It’s time for that to stop. That’s why Fred Clark’s recent article The ‘biblical view’ that’s younger than the Happy Meal is so important: He points out the suspicious timing of the evangelical revelation that a newly-fertilized ovum has a soul.
They haven’t always believed that. They started believing it after Roe v Wade, and it became undebatable in evangelical circles after abortion became the center of a right-wing political movement.
In other words, this isn’t a political view motivated by theological conviction. The theology was invented to support a political movement already in progress.
The American public has basically the same view on abortions that it has on guns: There are too many of them, but if my family ever decides that we need one, I don’t want the government telling us we can’t have it.
So whether the public is pro or anti depends on how the question is phrased. This poll bears that out on abortion: In every religious group, large numbers of people who disapprove of abortion still want it to be available.
If you’re not watching Cara Santa Maria’s videos on Huffington Post, you’re not just missing good coverage of science and society, you’re missing a hot chick with glasses whose tag line is “Talk nerdy to me.” I mean, I like Bill Nye the Science Guy, but …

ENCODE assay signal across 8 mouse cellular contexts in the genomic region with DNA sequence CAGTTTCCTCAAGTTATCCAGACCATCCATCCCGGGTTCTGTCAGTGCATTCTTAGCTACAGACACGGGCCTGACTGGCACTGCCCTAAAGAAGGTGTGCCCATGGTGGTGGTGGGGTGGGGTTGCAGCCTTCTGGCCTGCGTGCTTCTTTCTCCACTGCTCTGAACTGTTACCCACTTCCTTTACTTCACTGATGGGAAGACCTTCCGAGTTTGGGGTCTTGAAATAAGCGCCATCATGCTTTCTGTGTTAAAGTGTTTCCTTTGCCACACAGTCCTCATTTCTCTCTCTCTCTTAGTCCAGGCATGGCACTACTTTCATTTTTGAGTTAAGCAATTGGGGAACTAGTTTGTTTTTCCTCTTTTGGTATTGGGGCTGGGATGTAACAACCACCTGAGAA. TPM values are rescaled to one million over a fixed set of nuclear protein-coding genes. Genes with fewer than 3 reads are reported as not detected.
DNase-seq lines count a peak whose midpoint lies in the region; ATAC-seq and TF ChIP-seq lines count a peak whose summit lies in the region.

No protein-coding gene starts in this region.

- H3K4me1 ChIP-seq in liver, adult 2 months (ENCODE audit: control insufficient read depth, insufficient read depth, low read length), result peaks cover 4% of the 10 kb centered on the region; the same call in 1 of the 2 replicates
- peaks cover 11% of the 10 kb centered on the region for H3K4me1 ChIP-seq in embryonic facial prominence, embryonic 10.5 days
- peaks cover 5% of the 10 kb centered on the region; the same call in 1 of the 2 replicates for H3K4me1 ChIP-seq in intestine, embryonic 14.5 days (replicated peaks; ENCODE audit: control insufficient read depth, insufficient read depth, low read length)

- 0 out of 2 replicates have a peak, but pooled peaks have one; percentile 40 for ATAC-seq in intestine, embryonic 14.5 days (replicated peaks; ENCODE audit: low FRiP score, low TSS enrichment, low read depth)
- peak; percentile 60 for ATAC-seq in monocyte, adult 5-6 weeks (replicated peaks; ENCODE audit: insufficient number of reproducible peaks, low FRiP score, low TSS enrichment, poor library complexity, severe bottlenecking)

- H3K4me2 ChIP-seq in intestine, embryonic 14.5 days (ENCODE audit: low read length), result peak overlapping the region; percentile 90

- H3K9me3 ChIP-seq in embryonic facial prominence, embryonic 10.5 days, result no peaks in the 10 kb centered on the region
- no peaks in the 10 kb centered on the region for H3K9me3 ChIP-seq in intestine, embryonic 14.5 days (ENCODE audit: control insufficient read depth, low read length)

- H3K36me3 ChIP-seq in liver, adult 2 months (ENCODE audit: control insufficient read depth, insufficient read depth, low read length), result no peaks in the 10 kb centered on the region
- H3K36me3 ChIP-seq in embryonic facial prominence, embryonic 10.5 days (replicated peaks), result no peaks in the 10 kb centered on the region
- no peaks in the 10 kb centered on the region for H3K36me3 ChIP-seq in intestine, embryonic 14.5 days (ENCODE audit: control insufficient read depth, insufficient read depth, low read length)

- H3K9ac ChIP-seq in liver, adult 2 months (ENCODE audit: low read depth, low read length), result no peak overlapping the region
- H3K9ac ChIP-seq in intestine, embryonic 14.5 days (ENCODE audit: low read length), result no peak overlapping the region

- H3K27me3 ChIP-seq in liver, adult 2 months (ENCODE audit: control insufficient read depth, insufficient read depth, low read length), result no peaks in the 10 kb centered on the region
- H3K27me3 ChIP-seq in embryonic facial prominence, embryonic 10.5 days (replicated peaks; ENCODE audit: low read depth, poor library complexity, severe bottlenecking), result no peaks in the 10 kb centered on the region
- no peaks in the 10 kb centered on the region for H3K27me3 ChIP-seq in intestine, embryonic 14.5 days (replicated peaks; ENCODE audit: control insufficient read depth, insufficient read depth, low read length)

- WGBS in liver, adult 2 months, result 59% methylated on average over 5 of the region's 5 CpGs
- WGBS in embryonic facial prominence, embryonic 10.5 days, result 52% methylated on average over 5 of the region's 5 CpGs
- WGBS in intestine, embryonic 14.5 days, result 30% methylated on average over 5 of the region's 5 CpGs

Here she tells us about a new state law to return Tennessee to the days of the Scopes Monkey Trial.
If you’ve ever wondered about those “Proof Jesus Never Existed” ads that show up in the back of magazines or pop up on the internet, Biblical scholar Bart Ehrman has a new book out. I don’t think this is too much of a spoiler: He concludes Jesus existed.
I don’t expect President Obama to raise the Romney dog-on-the-roof issue explicitly. I just think we’ll see a lot of pictures like this:
If a prospective employer asks you to give them your Facebook password, what other morally dubious demands will they make?
And why would an employer trust applicants who are willing to violate FaceBook’s rules and compromise their friends’ privacy like that?
A week ago Friday, the Daily Show had one of its best episodes ever. The opening monologue was funny as usual, but the next two segments were John Oliver’s amazing take-down of our defunding of UNESCO. It culminates with Oliver in Africa (really — not via green-screen) explaining to cute African children why Israel-Palestine politics means they can’t have an education.